by Richard L. Dieterle
Spiders have many unusual features, so it is not surprising that they could be considered holy. Earthmaker, for instance, wished to appoint someone to watch over his newly created world. He tried Turtle, but his legs were too stubby; he tried Crow, but he was too noisy; and he tried Bear, but he had a violent temper and frightened everyone. Finally, he settled upon Spider, who was nimble, had voice so quiet only Earthmaker could hear it, and was of a good temperament. Earthmaker gave her six new eyes, one for every direction, and it is for this reason that spiders today have eight eyes.1
Not everything about spiders is commendable. Hare investigated a band of eight men who strung ropes in the forest with which they entrapped people whom they later ate. These men were blind, so Hare, after causing them to fight among themselves, put poison in their food and killed them off. These men were in reality spiders.2 Today, spiders can no longer trick people into falling into their snares, but this does not stop them from entrapping other creatures. If a holy creature like a butterfly is caught in a spider's ambush, freeing it will result in a blessing.3
When a spider is working, it is a sign of a nice day.4 When in the Medicine Rite, by magical power, the day is cleared of all evil clouds, its purity is proven by the spider hanging suspended in the air.5 So when it was a nice day, the Twins thought that they might disguise themselves as a spider suspended in midair, but abandoned this idea as too obvious.6
Links: Turtle, Kaǧi, Bears, Hare, Butterflies, Twins.
Stories: mentioning spiders: The Spider's Eyes, Hare Visits the Blind Men, The Twins Retrieve Red Star's Head, Tobacco Origin Myth (v. 5), Descent of the Drum (v. 1), Arrows of the Medicine Rite Men (v. 1), East Shakes the Messenger.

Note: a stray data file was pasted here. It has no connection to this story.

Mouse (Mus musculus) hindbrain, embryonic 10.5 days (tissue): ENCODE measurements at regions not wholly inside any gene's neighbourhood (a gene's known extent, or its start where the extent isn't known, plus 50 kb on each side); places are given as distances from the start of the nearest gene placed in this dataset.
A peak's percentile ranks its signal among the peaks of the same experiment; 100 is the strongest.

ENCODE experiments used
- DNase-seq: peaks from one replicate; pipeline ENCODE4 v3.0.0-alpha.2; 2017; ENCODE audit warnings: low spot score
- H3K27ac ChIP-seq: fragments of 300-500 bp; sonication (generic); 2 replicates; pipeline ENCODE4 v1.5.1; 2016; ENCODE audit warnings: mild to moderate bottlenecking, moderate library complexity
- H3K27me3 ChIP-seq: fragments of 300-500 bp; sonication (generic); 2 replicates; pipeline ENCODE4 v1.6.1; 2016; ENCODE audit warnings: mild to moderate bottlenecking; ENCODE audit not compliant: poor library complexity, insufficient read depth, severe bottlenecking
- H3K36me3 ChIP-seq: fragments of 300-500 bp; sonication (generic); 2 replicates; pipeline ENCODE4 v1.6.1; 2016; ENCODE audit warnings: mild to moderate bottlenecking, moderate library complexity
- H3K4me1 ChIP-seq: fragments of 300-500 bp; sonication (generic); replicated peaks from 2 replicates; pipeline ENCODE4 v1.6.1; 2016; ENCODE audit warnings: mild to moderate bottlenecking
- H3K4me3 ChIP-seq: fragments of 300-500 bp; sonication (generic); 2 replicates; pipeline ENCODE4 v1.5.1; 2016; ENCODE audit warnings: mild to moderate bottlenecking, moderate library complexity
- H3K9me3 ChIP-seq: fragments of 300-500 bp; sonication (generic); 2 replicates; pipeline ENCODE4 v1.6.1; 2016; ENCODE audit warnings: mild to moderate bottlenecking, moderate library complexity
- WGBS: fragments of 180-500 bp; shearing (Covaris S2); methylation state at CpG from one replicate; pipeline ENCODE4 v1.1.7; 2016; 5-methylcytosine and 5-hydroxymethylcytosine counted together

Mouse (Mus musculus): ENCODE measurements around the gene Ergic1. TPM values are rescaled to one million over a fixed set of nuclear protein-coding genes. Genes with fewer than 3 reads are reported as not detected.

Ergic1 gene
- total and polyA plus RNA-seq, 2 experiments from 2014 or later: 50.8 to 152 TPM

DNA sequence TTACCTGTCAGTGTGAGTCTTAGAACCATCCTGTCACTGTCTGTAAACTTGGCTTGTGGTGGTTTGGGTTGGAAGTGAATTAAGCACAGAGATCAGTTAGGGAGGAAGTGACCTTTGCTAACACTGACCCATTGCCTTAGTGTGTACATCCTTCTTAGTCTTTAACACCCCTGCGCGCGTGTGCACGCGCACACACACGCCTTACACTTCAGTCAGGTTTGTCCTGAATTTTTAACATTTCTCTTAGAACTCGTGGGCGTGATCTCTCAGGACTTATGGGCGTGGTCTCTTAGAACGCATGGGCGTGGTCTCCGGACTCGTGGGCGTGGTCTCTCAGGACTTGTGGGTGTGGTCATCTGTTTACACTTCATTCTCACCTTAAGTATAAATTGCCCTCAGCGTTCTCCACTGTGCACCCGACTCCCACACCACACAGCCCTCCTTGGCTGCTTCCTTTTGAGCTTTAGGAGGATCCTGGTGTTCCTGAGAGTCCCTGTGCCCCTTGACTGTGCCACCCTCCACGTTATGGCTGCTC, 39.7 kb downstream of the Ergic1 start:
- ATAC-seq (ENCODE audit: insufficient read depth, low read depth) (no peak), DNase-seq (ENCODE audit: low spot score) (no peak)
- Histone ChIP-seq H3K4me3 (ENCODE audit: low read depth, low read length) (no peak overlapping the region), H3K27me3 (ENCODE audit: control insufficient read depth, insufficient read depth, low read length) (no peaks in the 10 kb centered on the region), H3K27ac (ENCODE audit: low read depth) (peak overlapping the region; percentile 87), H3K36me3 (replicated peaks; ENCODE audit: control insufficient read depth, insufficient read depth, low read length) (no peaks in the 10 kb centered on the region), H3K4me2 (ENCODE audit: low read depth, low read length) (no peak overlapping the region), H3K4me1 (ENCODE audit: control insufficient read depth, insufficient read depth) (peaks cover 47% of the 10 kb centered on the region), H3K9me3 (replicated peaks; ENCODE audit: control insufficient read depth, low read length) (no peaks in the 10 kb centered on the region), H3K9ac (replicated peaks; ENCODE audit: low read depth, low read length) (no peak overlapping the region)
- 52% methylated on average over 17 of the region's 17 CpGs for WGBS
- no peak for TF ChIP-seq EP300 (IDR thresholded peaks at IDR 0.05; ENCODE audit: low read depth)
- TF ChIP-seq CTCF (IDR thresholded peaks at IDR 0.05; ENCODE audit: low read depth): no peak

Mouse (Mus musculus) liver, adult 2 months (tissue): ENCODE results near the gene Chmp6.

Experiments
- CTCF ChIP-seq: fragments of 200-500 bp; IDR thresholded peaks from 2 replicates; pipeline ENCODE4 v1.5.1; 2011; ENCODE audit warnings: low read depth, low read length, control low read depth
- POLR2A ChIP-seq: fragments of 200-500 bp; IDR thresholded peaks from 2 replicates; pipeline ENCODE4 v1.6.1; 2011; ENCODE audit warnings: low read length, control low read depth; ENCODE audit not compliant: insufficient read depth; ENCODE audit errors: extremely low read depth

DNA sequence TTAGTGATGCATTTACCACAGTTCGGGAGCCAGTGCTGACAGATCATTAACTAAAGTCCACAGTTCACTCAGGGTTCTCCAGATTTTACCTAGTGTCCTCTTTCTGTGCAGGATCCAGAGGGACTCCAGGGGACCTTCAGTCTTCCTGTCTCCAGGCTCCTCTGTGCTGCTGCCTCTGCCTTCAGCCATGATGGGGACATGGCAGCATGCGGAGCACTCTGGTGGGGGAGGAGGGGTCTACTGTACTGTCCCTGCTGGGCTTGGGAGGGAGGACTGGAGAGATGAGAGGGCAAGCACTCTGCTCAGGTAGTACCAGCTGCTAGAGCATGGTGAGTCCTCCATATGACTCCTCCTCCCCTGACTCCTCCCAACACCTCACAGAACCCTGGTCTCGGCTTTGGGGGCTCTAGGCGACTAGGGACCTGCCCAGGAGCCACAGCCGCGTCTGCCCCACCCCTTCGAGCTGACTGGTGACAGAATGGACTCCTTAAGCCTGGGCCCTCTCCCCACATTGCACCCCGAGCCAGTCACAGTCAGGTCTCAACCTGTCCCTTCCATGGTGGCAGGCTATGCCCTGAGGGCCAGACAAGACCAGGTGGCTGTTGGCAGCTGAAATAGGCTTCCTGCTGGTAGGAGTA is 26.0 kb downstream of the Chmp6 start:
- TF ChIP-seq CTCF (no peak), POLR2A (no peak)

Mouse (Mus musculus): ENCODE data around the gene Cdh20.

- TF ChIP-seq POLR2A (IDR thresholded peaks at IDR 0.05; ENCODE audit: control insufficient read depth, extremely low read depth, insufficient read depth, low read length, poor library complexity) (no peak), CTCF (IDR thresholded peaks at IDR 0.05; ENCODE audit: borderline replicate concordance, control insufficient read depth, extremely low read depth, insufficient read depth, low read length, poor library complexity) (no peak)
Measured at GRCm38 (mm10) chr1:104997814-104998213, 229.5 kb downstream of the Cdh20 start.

Themes: Earthmaker appoints one being after another to accomplish a mission, but must recall each in turn save the last: The Mission of the Five Sons of Earthmaker, The Medicine Rite Foundation Myth, The Spider's Eyes; Bear is rejected because of his temper: Bear Offers Himself as Food, The Spider's Eyes.
1 Joi StCyr, Why Spider has Eight Eyes, in David Lee Smith, Folklore of the Winnebago Tribe (Norman: University of Oklahoma Press, 1997) 96.
2 Natalie Curtis Burlin, The Indians' Book: an Offering by the American Indians of Indian Lore, Musical and Narrative, to Form a Record of the Songs and Legends of Their Race (New York: Harper and Brothers, 1907) 247.
3 Nancy Oestrich [Lurie], "Butterflies and the American Indian," Wisconsin Archelogist, 24, #1 (1943): 1-6 (3).
4 Jasper Blowsnake, Untitled, in Paul Radin, Winnebago Notebooks, Freeman #3885 (Philadelphia: American Philosophical Library, n.d.) Winnebago II, #7: interstitial page 219/220.
5 Amelia Susman, Notebooks (Philadelphia: American Philosophical Society, January, 1939) Book 8: 101-108. Paul Radin, The Road of Life and Death: A Ritual Drama of the American Indians. Bollingen Series V (Princeton: Princeton University Press, 1973 ) 293-294; the original text is in Jasper Blowsnake, Untitled, in Paul Radin, Winnebago Notebooks, Freeman #3876 (Philadelphia: American Philosophical Library, n.d.) Winnebago II, #7: 218-220. Sam Blowsnake, Unititled account of the Medicine Rite, in Amelia Susman, Notebooks (Philadelphia, American Philosophical Society, January 13-17, 1939) Notebook 8, 52-91. Paul Radin, The Road of Life and Death: A Ritual Drama of the American Indians. Bollingen Series V (Princeton: Princeton University Press, 1973 ) 275-277. The original text is found in Jasper Blowsnake, Untitled, in Paul Radin, Winnebago Notebooks, Freeman #3885 (Philadelphia: American Philosophical Library, n.d.) Winnebago II, #6: 190-193 and Winnebago II, #7: 194-195.
6 "The Epic of the Twins, Part One," in Paul Radin, The Evolution of an American Indian Prose Epic. A Study in Comparative Literature, Part I (Basil: Ethnographical Museum, Basil Switzerland, 1954) 24-41. The original text is in Paul Radin, Winnebago Notebooks (Philadelphia: American Philosophical Society, n.d.) Winnebago V, #2: 1-123 (syllabic text), 1-38 (English translation). See p. 90.